Building Project Disciplines in Organizations

Recently I was working on a presentation that addressed what it takes to deploy project management methodologies in organizations.  A methodology implementation requires three indispensable components.  It must address "what" should be done on projects, that is, it must prescribe policies and practices to be used in the project environment.  Next, it must address "how" the practices should be applied.  This may involve definitions, instructions, training, and help (forms, examples, templates, systems, data).   The final part required is management FOLLOW-UP.  Without follow-up, project management, and specifically implementation of project management disciplines in organizations, is just not going to happen (because it requires significant effort and resolve).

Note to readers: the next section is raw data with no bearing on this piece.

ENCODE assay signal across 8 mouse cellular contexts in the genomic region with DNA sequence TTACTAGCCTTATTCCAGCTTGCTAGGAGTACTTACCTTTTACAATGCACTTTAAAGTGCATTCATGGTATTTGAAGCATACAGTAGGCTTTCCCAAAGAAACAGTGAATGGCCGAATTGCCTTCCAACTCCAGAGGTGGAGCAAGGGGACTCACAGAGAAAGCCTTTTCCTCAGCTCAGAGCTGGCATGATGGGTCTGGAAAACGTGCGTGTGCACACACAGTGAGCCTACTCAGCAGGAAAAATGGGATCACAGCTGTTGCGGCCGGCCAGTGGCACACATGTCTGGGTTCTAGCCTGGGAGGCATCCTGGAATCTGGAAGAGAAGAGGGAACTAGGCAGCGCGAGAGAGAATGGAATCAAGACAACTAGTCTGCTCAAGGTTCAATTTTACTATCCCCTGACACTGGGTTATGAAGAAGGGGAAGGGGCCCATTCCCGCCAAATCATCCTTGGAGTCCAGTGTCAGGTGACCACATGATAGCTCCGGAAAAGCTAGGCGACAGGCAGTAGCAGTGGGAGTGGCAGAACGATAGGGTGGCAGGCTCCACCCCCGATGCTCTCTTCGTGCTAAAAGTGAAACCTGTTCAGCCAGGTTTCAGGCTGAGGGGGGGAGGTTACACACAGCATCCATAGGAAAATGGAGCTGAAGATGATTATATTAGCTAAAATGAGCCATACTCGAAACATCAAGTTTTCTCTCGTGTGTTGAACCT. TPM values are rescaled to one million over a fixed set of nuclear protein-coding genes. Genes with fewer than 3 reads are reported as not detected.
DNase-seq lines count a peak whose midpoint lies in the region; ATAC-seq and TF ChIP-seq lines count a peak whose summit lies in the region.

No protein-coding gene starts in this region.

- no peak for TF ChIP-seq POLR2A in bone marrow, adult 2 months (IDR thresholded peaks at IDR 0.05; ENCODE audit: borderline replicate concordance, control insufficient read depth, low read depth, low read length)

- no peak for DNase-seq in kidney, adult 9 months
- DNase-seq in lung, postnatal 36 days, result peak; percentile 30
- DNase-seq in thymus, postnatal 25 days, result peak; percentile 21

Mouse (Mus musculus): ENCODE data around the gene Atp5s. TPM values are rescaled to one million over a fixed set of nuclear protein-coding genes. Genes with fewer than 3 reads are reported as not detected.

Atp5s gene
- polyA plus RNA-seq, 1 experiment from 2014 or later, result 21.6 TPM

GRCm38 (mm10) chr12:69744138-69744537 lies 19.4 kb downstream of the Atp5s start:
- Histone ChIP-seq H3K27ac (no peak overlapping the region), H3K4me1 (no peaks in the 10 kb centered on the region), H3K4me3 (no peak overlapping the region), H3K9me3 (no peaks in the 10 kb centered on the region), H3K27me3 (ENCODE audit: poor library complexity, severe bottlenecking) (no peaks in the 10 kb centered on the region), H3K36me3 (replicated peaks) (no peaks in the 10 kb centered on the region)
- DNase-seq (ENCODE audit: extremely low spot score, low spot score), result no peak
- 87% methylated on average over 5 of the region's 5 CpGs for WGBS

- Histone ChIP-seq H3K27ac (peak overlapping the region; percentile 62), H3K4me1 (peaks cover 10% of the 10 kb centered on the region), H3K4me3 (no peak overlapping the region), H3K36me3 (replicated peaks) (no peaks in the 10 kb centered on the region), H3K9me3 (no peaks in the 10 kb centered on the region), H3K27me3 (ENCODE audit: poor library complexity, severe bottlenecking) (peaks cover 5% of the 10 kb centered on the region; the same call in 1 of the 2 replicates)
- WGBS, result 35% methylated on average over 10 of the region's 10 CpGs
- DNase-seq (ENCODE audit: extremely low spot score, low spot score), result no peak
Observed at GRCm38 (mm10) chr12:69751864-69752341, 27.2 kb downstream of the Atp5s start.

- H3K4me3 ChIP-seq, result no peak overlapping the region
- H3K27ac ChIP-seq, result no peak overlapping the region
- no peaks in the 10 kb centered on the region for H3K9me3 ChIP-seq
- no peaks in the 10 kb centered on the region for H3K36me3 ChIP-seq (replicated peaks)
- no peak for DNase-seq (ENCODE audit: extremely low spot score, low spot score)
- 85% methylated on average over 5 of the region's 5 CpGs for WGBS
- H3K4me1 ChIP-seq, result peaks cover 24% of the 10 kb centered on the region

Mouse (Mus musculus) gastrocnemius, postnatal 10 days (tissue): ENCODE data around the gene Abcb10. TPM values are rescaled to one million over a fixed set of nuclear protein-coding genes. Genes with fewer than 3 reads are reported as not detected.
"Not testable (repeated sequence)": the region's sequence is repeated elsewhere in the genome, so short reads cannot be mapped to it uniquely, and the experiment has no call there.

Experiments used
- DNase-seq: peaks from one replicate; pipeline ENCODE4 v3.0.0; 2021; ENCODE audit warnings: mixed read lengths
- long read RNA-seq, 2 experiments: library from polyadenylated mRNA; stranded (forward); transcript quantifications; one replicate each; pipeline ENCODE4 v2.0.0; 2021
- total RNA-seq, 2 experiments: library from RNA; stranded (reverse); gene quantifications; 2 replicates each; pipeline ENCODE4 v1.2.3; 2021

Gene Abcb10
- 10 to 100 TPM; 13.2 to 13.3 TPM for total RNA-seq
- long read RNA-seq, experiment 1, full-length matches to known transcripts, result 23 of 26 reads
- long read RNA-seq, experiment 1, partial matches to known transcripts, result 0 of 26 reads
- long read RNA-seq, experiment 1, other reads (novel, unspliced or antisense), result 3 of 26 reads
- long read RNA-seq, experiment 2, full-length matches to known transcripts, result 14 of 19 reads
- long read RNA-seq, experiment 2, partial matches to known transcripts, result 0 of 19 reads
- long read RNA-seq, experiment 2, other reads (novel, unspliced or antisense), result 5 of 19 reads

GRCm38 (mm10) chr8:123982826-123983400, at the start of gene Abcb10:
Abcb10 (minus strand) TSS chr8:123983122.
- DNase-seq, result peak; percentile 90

It turns out that the motivation triangle applies here too.  To implement a methodology, you have to tell the organization what is expected of them.  Next, you need to provide the tools and training so they can do what is expected.  And finally, you need to have management follow-up to monitor the success of the implementation and to hold people accountable for doing what is required. 

Superficial Project Management Solutions

When organizations have problems with projects, many organizations try to address it superficially by buying copies of Microsoft Project software or sending people to get training in Project Management 101.  This is not an effectual way to improve project performance.  Why?